Chazz Palminteri tells 'A Bronx Tale'

Palminteri on stage
Chazz Palminteri performing "A Bronx Tale."
Image courtesy Hennepin Theater Trust (Joan Marcus, photographer)

For years, Chazz Palminteri has been one of the go-to actors if a Hollywood director wanted a tough guy.

It hasn't always been that way.

Chazz Palminteri
Chazz Palminteri told his own story in "A Bronx Tale" and used the play to jumpstart his movie career. Now almost two decades later he is revisiting the play and says it's changed as he has grown older.
MPR photo/Euan Kerr

Palminteri says he struggled to get into films. What changed things was his autobiographical one-man show called "A Bronx Tale." Now Palminteri has revived the play and this week brings it to Minneapolis.

Palminteri is quiet and restrained in person, which makes some of the things he says even more shocking. Like when he talks about trying to come up with a subject for a one-man show.

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"And then I remembered this killing I saw when I was nine years old," he says. "I was sitting on my stoop and this man killed a man right in front of me."

The killer's name was Sonny, a mobster who controlled much of the Bronx neighborhood where Palminteri grew up. The police came, but the young boy kept quiet. Soon after Sonny began taking him under his wing.

"He liked me almost as a son, and he wanted me to do good and he wanted me to go to college," Palminteri says. "But just by being around and who he was, he was a wiseguy, he was a boss, I was being influenced by all these guys and their cars and their women."

"It's the hardest thing I ever did, but it's the most rewarding thing."

This did not sit well with Palminteri's father. He was a bus driver, who told his son the real hero was the working man, not the gangsters.

"He wrote on a little card 'The saddest thing in life is wasted talent.' He used to say to me 'Don't waste your talent. Make something out of yourself.' And he put it in my room and I used to see that all the time," says Palminteri. "You know, Sonny eventually got killed," he continues. "And I realized that my father was right. So I thought about this whole thing and I said, 'Gee, you know what? This would make a great story to write what I learned from both men, and how I became a man.'"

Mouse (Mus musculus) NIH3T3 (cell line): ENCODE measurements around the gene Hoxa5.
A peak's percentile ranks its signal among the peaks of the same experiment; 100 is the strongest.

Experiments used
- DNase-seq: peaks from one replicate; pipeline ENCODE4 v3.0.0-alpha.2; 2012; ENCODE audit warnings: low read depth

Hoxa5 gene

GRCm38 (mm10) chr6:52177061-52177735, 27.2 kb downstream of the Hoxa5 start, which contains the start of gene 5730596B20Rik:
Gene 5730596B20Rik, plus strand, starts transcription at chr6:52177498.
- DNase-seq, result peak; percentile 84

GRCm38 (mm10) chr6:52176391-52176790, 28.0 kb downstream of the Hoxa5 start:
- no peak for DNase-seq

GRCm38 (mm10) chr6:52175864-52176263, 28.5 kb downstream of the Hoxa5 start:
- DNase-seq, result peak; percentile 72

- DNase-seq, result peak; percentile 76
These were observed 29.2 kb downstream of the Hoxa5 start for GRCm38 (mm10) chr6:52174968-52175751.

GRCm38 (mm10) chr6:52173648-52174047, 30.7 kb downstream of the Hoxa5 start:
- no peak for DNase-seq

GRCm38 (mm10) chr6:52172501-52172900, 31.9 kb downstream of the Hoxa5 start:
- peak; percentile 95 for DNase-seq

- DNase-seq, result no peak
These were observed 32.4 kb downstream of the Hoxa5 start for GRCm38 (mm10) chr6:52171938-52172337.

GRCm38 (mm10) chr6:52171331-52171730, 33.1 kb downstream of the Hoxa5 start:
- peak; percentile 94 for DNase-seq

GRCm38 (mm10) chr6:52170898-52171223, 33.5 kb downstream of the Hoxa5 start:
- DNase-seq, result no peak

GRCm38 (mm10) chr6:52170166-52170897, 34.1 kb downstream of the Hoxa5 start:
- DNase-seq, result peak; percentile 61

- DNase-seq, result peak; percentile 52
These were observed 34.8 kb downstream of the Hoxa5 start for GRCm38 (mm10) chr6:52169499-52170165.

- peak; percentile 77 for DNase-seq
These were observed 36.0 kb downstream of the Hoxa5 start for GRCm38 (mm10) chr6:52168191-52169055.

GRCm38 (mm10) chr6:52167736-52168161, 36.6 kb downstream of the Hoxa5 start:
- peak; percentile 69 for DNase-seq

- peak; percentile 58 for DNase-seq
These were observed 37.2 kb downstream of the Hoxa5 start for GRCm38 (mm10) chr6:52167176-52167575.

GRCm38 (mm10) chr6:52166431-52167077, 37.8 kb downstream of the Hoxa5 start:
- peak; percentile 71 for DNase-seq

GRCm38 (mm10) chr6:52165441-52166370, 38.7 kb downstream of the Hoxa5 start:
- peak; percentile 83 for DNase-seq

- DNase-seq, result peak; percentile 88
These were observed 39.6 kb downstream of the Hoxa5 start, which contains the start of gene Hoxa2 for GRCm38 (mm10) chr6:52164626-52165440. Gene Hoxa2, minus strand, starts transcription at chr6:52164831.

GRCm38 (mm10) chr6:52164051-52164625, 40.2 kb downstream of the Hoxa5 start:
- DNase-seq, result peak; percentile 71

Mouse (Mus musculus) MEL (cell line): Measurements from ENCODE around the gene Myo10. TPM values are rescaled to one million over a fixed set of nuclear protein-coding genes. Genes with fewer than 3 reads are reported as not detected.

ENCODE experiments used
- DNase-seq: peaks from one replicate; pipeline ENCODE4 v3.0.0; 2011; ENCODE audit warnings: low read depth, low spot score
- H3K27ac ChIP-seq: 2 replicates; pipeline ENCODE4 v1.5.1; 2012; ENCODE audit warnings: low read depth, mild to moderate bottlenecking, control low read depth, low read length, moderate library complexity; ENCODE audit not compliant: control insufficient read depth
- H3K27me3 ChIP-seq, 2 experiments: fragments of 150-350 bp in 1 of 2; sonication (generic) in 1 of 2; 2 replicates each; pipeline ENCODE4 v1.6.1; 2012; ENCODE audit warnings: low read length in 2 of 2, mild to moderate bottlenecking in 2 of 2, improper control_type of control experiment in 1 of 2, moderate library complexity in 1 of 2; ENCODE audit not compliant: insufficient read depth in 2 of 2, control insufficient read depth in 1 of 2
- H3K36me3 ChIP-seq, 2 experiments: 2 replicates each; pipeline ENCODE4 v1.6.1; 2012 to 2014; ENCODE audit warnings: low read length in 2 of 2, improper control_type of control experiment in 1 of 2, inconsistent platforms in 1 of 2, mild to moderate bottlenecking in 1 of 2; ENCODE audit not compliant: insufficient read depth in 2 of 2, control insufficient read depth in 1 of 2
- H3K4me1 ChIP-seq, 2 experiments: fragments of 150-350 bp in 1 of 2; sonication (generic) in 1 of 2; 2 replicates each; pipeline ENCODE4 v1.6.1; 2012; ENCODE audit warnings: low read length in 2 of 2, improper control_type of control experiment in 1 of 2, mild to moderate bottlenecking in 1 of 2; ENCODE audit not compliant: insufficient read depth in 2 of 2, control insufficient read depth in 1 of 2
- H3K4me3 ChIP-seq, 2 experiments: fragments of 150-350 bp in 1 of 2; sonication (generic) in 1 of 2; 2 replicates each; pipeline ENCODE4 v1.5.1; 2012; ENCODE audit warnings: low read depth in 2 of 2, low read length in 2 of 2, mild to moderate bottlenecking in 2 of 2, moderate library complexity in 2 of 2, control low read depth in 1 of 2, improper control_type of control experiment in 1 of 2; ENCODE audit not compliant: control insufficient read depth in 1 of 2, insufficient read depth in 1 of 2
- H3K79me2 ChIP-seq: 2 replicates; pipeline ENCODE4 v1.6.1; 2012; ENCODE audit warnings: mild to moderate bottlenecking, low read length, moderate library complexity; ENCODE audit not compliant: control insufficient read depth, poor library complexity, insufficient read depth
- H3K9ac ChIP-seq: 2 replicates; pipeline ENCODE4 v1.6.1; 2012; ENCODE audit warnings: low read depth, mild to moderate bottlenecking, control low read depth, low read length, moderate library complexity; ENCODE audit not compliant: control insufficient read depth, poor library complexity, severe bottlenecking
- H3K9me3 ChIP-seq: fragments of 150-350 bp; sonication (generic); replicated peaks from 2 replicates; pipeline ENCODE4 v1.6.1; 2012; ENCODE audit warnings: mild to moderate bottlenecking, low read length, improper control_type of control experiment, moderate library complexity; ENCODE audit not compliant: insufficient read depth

In the late 1980's Palminteri felt he needed a one-man show as an attention-grabber. He was an actor in Los Angeles, but wasn't getting film roles. So he wrote "A Bronx Tale." In it Palminteri plays 18 characters in 90 minutes.

An immediate smash when it opened in LA in 1990, it did better on Broadway. The movie offers flooded in.

"I was on a rocketship," he says. "Everybody wanted it. Everybody wanted the piece. But they wanted to put a star in the role, and they wanted somebody else to write it, because I never wrote a screenplay at that time."

He was offered $250,000, then $500,000, and ultimately a million bucks, but he turned each one down, because he wanted to write the script and play Sonny.

"People thought I was nuts," he says. "And then Robert DeNiro walked in, saw it, came to the theater and saw the show, and said he wanted to talk to me afterwards. And said 'You'd be great as Sonny. You should write it, because you know it. It's about your life.'"

The 1993 film was DeNiro's directorial debut. He played Palminteri's dad, and Palminteri played Sonny.

The movie was a critical hit and an audience favorite. Roles flowed in, and Palminteri appeared in "Bullets over Broadway," "The Usual Suspects," "Analyze This" and a host of others, some 60 movies and counting.

And 20 years after its debut, he's performing "A Bronx Tale" again. He says it feels like a different play.

"I was the young boy, relating to the father back then, and to Sonny," he says. "Now I am the father and Sonny relating to the boy, and relating back. So it's richer, it's deeper."

He's on a national tour, with a week-long engagement at the State Theater in Minneapolis.

"This is raucous, laugh-riot, non-stop, like 90 miles-an-hour Porsche, flying down the highway," he says. "It's the hardest thing I ever did, but it's the most rewarding thing."

Palminteri says he gets back to the old neighborhood still about once a month. It's changed too.

"I see some of the wiseguys I used to know. A lot of them are gone, or dead or in jail," he says. "But some are still there, they have managed to hold on. Now do I hang out with them every day? No. That I will not do."